Even though they're more effective at preventing pregnancy than most other forms of contraception, long-acting birth-control methods such as intrauterine devices and hormonal implants have been a tough sell for women, especially younger ones. But changes in health-care laws and the introduction of the first new IUD in 12 years may make these methods more attractive. Increased interest in the devices could benefit younger women because of their high rates of unintended pregnancy, according to experts in women's reproductive health.
IUDs and the hormonal implant — a matchstick-sized rod that is inserted under the skin of the arm that releases pregnancy-preventing hormones for up to three years — generally cost between $400 and $1,000. The steep upfront cost has deterred many women from trying them, women's health advocates say, even though they are cost-effective in the long run compared with other methods, because they last far longer.
Under the Affordable Care Act, new plans or those that lose their grandfathered status are required to provide a range of preventive benefits, including birth control, without patient cost-sharing. Yet even when insurance is covering the cost of the device and insertion, some plans may require women to pick up related expenses, such as lab charges.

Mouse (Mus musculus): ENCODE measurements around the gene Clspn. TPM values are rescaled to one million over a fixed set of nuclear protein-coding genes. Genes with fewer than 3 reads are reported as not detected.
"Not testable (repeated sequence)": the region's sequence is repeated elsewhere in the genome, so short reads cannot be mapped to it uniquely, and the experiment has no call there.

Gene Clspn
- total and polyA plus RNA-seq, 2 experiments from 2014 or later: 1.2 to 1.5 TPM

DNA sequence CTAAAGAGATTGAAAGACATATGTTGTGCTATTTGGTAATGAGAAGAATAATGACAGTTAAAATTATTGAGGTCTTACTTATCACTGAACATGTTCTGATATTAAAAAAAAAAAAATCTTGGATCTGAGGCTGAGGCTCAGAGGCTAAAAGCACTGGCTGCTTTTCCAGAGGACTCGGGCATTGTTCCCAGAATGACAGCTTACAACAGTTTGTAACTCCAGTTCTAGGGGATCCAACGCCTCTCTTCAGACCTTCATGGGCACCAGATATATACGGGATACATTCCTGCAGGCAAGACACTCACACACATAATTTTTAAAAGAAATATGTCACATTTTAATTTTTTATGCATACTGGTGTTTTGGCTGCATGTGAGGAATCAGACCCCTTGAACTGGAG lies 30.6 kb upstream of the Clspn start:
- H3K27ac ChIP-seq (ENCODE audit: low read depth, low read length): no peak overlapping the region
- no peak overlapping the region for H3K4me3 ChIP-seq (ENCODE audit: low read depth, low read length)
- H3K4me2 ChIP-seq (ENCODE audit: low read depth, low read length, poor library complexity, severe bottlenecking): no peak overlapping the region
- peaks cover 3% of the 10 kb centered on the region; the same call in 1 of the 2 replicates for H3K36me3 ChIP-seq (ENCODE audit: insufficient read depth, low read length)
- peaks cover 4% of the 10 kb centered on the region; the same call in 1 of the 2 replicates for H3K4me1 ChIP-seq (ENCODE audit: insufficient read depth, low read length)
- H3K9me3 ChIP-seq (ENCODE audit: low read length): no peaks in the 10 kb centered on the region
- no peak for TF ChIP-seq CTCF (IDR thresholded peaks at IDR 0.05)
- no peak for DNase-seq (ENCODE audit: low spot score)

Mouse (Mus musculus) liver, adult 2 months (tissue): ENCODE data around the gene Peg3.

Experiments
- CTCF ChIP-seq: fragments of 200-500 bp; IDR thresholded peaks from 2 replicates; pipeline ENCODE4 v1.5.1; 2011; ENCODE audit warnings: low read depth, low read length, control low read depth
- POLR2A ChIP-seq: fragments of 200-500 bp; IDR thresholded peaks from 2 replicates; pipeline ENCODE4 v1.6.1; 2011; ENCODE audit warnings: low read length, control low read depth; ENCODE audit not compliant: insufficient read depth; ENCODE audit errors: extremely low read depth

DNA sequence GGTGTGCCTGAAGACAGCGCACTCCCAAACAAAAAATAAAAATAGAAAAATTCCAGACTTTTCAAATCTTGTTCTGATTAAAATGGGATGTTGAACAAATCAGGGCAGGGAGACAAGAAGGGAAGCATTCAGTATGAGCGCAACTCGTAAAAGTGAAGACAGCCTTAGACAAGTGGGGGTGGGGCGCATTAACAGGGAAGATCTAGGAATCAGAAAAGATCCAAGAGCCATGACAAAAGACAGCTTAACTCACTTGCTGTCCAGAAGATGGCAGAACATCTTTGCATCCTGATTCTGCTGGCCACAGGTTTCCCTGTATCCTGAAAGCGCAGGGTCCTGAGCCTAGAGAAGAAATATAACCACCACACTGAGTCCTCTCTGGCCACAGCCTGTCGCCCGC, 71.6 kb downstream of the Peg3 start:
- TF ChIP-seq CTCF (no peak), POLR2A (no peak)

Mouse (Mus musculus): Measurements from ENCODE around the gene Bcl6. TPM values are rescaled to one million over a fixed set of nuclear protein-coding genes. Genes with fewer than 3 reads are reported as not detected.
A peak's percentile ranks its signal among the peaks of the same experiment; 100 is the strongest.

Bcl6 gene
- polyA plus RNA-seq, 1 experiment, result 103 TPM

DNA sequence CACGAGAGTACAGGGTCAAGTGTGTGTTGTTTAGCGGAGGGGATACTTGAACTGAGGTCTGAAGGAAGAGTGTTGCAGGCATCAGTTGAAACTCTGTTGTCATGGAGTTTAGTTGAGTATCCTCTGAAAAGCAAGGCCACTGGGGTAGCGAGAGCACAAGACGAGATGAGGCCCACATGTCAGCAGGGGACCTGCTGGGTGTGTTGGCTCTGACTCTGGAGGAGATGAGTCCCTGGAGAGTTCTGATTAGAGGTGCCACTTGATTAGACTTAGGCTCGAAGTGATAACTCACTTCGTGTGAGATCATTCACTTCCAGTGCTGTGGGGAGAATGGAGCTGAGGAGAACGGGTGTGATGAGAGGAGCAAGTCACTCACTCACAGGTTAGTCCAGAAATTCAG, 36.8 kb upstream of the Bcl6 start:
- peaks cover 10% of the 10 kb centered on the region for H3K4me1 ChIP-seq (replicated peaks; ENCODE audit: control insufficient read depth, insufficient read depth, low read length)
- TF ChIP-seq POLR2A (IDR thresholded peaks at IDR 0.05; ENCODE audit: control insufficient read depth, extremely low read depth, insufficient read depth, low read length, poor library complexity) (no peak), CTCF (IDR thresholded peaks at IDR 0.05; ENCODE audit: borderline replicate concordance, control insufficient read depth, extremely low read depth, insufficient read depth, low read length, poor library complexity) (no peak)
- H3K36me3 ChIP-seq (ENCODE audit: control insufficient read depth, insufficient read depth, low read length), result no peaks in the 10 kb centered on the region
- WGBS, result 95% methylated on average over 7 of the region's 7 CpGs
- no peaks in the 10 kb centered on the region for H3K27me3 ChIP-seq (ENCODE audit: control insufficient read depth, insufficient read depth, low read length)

Long-acting reversible contraceptives (LARCs) require no effort once they're put into place, so they can be an appealing birth-control option for teens and young women, whose rates of unintended pregnancy are highest, experts say.
Across all age groups, nearly half of pregnancies are unintended, but younger women's rates are significantly higher, according to a 2011 study from the Guttmacher Institute, a reproductive health research organization. Eighty-two percent of pregnancies among 15- to 19-year-olds were unintended in 2006, and 64 percent of those among young women age 20 to 24 were unintended, the study found.